You don’t have to be a scientist or chemist to understand that heat causes things to expand. This is especially true in an enclosed space such as a battery. Therefore, if you overcharge your golf cart battery often enough, the excessive heat will eventually cause the sides to expand. While this won’t affect the performance of the battery at first, it’s a safety hazard because the sides will eventually split and crack.
Charging With Low Water Levels
If you repeatedly charge your golf cart battery and it has low water levels, it can cause sulfation, which is the formation of lead sulfate crystals. If enough lead sulfate crystals form because of sulfation, it will cause your battery to swell and bulge. Therefore, it’s crucial that you check your water levels frequently to keep this from happening.
Water Levels are Too High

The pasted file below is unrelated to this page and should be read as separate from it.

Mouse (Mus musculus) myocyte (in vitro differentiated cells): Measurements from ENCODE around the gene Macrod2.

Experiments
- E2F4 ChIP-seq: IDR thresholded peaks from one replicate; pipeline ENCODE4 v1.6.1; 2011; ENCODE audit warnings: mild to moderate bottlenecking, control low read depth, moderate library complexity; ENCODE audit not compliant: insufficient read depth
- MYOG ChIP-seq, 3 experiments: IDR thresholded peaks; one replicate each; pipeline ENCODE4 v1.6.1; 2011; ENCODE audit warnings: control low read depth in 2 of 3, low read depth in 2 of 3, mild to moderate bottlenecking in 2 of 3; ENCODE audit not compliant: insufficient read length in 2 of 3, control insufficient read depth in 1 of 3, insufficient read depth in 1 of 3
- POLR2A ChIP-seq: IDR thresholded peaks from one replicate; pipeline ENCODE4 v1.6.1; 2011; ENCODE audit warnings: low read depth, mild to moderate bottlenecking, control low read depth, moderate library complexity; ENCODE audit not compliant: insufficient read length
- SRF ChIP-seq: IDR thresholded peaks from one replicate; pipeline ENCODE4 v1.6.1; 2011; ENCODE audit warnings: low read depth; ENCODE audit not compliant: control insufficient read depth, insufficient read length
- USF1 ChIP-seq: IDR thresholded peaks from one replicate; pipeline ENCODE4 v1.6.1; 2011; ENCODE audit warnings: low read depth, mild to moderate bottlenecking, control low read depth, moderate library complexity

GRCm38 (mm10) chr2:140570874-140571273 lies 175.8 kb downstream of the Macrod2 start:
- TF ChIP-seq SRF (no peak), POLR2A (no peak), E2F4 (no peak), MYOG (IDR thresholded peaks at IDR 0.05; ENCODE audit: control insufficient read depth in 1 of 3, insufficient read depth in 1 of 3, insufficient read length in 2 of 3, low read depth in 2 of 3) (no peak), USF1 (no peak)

In the same way that low water levels can cause swelling issues, so can high water levels. The way that most golf cart batteries work is that the water gets converted to hydrogen and oxygen. As this process takes place, the water will expand. If there isn’t enough room for expansion because you overfilled the water compartment, it can cause battery swelling. You should always leave a quarter of an inch of space between the top of the battery and the top of the water.
Clogged Vent Cap
Because golf cart batteries produce small amounts of hydrogen and oxygen gas, they’re equipped with small vents to expel these gases. If one of these vents gets clogged or isn’t opening properly, gas will start to build up inside the battery. Not only will this cause the battery to swell, but it will also turn it into a fire and explosion hazard. If the gases catch fire, swelling is the last thing you’ll be worried about.